"There you go. Replace ‘NGDP’ with full employment, and Keynes said it a long time ago. Keynes’ primary policy prescription of long term interest rates also has the benefit of being tried, and of working, after WW2. Conversely, NGDP targeting relies on expectations fairies and continually pumping up the value of asset prices. In other words: Keynes said it, but better."
To be sure Market Monetarists will argue that "full employment" is something very different that NGDPLT. However Econ further argues:
"The riposte the NGDP and full employment are sufficiently different to make my criticism void does not hold. As Jonathan Catalan
Parenthetically, it seems to me that part of the problem with Keynesianism in the later 70s as it had been practiced since the 40s is that it was supposed to go part and parcel with the Bretton Woods regime that came to an end in the early 70s. In an era of fiat money and floating exchange rates maybe a Keynesian approach today would have to change?
Sumner has his virtues however one is not that he's a good source of information about Keynes. Another is that he's not always so good at answering comments that disagree with him. I give him credit for taking the time to answer all comments and appreciate how busy he is. Still his answers are often too glib and just an answer for an answer's sake.
While you can't blame him for getting aggravated by Major Freedom this is an area that could use work. I do feel that he's sometimes someone who tries to "pad" what he knows, and attempts to give himself an air of authority on econ matters he doesn't necessarily deserve. I appreciate anyone with knowledge but I sometimes think he tries to fall back on some imaginary authority of his that isn't wholly warranted.
Interestingly that he admitted the other day that while he had read Monetary History of the United States many times he's never finished it. I'm not observing this to take a cheap shot-it's not relevant to whether he's right or wrong on any particular question nor is he the only one that can't finish certain books. But one wonders if he's read GT at all if he hasn't finished the magnum opus of his hero. Why then bad mouth it so much?
For an idea what I'm getting at consider an argument he had last year with Mike Kimel who writes over at the Angry Bear. One of the ideas that Sumner insists on is that FDR's devaluing the currency and gold buying spree was very instrumental in a huge reversal in the deflation of producer prices and lead to a huge gain in industrial production between March of 1933 and March of 1934.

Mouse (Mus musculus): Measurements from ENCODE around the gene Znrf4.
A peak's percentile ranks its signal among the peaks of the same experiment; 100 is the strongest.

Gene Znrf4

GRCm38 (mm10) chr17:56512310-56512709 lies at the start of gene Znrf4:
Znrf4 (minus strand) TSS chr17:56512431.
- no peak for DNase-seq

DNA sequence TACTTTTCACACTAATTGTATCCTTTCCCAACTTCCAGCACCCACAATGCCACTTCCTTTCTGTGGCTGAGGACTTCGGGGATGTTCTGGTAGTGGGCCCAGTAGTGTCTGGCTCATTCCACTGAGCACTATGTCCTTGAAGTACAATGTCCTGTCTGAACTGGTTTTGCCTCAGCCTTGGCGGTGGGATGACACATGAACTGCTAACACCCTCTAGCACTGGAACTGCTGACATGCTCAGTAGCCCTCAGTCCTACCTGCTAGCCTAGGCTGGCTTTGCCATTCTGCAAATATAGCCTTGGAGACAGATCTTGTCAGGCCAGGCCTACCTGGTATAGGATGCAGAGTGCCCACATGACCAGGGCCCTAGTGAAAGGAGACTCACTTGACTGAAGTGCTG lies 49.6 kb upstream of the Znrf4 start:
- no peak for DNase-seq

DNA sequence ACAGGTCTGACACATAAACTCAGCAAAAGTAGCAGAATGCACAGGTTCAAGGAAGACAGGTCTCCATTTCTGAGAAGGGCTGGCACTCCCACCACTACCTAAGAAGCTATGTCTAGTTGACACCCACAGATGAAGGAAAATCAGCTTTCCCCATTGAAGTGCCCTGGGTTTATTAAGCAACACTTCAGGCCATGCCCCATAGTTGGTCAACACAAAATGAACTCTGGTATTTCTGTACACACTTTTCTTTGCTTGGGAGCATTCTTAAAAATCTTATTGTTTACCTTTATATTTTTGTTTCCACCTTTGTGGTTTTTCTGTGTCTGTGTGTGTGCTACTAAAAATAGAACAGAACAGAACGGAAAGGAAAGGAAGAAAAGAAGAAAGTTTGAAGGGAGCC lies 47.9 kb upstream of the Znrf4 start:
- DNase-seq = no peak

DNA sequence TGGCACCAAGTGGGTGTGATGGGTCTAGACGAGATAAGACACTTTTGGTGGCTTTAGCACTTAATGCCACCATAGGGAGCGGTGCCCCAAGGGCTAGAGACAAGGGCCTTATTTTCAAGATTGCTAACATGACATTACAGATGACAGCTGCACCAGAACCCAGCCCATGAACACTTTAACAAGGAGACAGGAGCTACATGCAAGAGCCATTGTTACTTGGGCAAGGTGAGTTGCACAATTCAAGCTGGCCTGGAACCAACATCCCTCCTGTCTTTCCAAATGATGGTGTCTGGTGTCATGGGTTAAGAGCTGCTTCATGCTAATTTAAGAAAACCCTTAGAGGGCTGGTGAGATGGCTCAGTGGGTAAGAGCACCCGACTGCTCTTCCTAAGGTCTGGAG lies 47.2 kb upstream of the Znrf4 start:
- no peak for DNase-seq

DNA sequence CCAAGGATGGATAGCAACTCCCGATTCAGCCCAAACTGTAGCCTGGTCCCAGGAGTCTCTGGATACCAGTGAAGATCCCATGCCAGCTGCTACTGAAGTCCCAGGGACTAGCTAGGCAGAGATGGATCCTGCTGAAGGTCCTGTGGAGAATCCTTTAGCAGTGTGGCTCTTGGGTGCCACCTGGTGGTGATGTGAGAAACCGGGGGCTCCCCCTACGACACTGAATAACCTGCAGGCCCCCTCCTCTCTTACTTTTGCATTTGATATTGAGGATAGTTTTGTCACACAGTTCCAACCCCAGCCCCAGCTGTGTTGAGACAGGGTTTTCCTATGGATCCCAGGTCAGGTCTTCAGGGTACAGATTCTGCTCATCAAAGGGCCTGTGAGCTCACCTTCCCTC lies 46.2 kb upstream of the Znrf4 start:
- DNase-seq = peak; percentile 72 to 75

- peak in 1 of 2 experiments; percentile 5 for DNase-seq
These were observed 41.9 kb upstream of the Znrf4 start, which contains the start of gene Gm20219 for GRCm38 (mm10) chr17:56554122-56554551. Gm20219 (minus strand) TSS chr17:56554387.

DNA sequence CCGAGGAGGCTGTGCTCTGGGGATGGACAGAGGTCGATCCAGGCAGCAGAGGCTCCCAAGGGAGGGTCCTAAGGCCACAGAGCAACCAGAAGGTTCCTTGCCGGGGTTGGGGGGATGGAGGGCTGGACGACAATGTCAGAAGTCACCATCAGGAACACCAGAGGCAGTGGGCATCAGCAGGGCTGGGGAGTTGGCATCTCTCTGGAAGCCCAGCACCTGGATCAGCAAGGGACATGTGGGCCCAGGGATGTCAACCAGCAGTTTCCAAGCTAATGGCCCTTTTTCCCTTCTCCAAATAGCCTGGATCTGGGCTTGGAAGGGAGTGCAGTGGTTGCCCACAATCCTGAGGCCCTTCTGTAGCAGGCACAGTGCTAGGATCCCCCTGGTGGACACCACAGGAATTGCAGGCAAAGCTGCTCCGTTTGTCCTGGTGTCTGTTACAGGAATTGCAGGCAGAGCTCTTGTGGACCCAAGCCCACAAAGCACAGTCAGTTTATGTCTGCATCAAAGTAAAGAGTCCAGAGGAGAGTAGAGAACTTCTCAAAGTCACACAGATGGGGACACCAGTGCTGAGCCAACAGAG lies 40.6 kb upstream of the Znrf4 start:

He'll go on and on about how this is what he discovers in "my studies of the Great Depression" though typically he doesn't give us any idea of what in particular does he study. Mike Kimel came out and disagreed with him and said that FDR's gold buying program had little effect and that it was the hated New Deal programs like the NIRA that led the recovery-the opposite of what Sumner always claims. For him it was FDR's actions on gold that did the trick whereas the NIRA retarded a strong recovery. Listen to Sumner's answer and you'll see what I'm getting at:
"Mike Kimel continues to insist that I don’t know what was going on in 1933, a period I’ve spend 20 years studying. He insists that FDR’s dollar depreciation program began in October 1933, even though all economic historians agree in began in mid-April 1933, when the exchange rate for the dollar began declining (against gold and against other currencies.) He insists prices began rising before FDR took office off, which is not true. He presents a graph that he claims shows prices rising before FDR took office, but his graph shows inflation rates, not the price level. In fact, the graph actually supports my argument that inflation didn’t turn positive until after FDR took office. There’s a difference between the rate of inflation and the price level"
Again, note the gloss about "a period I've spent 20 years studying." Really, whether one has studied it for 20 years or 20 minutes is not the point. All that matters is accuracy. It's him trying to set himself up as unimpeachable authority on the Depression. It shows a man with some insecurity. This by the way is not true I find with most of the Market Monetarists. Not Nick Rowe, or Lars Christensen, or David Glasner.